Honourable senators, at no time was any question before the Committee of the Whole other than the decision on the rules themselves.

The second part of my motion addresses the question of the delegated authority. I would like to cite Jowitt's Dictionary of English Law on the subject of delegated authority. I have already placed references on the record here that a committee cannot delegated its own authority, its mandate. However, I would like to record here Mr. Jowitt, a very distinguished mind of a long time ago. He cites in Latin. I know that some honourable senators do not want to hear Latin anymore. I do not know how I shall say "Magna Carta"; I really do not know. I see Senator Smith shrugging, but the legal principles have always been expressed in Latin: delegata potestas non potest delegari — a delegated power cannot be delegated. The Speaker's concerns remain unanswered, honourable senators, whether or not the Rules Committee exceeded its authority in bringing forth its First Report. It would have been nicer and cleaner if the Senate Speaker's questions had been addressed and clearly answered.

Honourable senators, I would like to move now, very quickly, to some very unusual oddities that have happened with this report. The first one, I would like to say that, if it stays as a practice, will create great grief and chaos in this place, especially for the government. In particular, I speak of the fact that Senator Carignan simply assumes sponsorship, ownership of the Rules Committee Chairman Senator Smith's motion and Senator Smith's committee report. This is strictly forbidden, under the whole notion of law, which is called coexisting motions or coexisting questions. The proper way to deal with any situation like that is for one motion to be cleared away before the second motion on the matter can be moved — not after, but before. I have often cited here the October 2, 2001 precedent of Senator Lynch-Staunton and Senator Carstairs on the Royal Assent bill, Bill S-34.

I hope honourable senators now understand that the problem is this: If Senator Carignan's actions stand as a precedent, any day now any two senators can go through the entire Order Paper and simply take over, take ownership of other senators' motions without the authority of the house. I do not know what the limit is because, theoretically, then the other senator could take it back. Since these motions are duly put and seconded, they would be before the house and in possession of the house. I think at some point in time this action should be brought forward to ensure that this action is not a precedent. Thus, it will not hurt the government's or any other private member's motion later on.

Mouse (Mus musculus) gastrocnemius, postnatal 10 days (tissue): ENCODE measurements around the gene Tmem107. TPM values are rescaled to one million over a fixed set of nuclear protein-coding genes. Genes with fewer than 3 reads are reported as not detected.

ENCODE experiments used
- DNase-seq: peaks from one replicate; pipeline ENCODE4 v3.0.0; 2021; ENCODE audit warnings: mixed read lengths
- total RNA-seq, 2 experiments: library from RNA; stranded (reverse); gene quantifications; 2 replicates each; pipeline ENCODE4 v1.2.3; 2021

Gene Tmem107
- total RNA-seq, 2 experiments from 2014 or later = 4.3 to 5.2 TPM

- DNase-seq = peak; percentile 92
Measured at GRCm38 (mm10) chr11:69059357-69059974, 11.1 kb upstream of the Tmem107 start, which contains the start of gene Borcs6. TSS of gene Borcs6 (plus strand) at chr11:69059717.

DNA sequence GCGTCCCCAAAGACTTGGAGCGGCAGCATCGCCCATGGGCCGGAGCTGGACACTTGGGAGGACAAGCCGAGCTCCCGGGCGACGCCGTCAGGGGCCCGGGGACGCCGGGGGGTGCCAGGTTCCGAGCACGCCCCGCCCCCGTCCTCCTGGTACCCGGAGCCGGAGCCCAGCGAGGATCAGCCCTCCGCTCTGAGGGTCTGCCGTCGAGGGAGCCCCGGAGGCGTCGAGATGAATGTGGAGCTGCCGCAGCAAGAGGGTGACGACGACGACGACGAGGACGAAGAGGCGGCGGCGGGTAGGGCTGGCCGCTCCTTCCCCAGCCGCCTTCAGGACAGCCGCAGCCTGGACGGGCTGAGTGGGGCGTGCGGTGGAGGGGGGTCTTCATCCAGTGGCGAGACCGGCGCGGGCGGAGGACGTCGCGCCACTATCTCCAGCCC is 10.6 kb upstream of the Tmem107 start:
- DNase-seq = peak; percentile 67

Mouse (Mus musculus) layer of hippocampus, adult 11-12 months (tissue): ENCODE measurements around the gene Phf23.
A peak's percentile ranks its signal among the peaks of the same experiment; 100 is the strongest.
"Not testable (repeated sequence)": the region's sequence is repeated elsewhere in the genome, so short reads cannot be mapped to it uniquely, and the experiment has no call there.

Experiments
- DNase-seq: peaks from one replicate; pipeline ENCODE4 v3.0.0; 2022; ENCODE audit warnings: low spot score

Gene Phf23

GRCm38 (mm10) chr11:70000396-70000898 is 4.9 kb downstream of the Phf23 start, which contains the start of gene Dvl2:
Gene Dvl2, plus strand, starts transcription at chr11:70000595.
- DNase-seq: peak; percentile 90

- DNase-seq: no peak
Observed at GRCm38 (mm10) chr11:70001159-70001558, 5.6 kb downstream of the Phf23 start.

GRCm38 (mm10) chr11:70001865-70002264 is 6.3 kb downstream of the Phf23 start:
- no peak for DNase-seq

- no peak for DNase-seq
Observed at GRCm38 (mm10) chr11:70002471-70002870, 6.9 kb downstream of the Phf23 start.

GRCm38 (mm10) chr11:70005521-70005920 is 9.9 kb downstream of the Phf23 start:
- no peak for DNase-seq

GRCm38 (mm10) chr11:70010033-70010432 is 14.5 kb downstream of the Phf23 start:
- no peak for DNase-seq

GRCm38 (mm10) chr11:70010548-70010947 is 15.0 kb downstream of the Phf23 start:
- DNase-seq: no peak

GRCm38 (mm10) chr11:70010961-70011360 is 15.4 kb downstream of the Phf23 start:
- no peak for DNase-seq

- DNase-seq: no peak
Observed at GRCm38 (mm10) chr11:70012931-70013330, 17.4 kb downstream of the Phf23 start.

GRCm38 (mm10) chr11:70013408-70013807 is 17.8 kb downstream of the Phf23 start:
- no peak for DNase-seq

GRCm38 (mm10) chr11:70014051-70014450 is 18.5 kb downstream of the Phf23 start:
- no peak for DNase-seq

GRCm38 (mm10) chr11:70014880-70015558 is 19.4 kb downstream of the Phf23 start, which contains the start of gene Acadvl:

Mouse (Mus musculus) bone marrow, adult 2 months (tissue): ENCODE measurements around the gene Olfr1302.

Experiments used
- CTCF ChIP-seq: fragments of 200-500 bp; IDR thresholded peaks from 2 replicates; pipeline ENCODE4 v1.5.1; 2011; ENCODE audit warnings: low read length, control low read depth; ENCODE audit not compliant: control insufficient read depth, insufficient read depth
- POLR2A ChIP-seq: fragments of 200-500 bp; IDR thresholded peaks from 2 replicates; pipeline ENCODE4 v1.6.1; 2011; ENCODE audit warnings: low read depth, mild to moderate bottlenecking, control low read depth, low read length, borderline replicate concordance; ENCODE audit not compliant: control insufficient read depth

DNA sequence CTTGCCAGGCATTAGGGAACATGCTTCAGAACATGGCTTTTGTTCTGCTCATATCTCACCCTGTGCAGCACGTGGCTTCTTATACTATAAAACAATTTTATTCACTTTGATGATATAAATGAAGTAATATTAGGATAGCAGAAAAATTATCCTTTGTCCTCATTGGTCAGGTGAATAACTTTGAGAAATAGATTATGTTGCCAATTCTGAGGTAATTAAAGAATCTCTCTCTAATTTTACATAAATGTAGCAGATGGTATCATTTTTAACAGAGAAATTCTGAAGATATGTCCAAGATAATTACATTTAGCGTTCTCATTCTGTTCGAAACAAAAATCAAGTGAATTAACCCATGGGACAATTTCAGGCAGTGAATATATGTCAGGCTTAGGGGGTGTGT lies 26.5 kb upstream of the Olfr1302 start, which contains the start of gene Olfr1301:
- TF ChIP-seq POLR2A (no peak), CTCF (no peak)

Another unusual practice is that it is quite novel for two reports to be the subject of any one motion. Again, the same concept, no coexistence of motions. The Senate presently has an odd situation here where this one motion before us is adopting two reports from two different committees. It is also odd because Senator Kinsella's suggestion, had it been dealt with, would never have created this problem because the Committee of the Whole would have been asked only to study the single question as to whether or not there was an excess of authority by the Rules Committee. However, I put a question to honourable senators: Can we have two bills in one report? Can we have three bills? Here we have two reports in one motion. What is the limit? Can we do ten? Can a committee decide that there are four bills before it and that it will report all four with one report all by one motion, is this an omnibus report?

Honourable senators, there are strict constitutional rules to protect the individual interests of every single senator in every single motion moved in this place — what Mr. Bourinot used to call the "single voice" of the individual senator.

The final thing that I want to raise is that this report — again, another oddity — had three different sponsors in its life in the Senate. I have always understood, and I think I may have said this before, that committee chairmen simply cannot abandon the defence and explanation of their reports as occurred here with the Rules Committee chairman. Such abandonment is considered to be a disavowal of the report and a hint or signal to cease and desist from its consideration.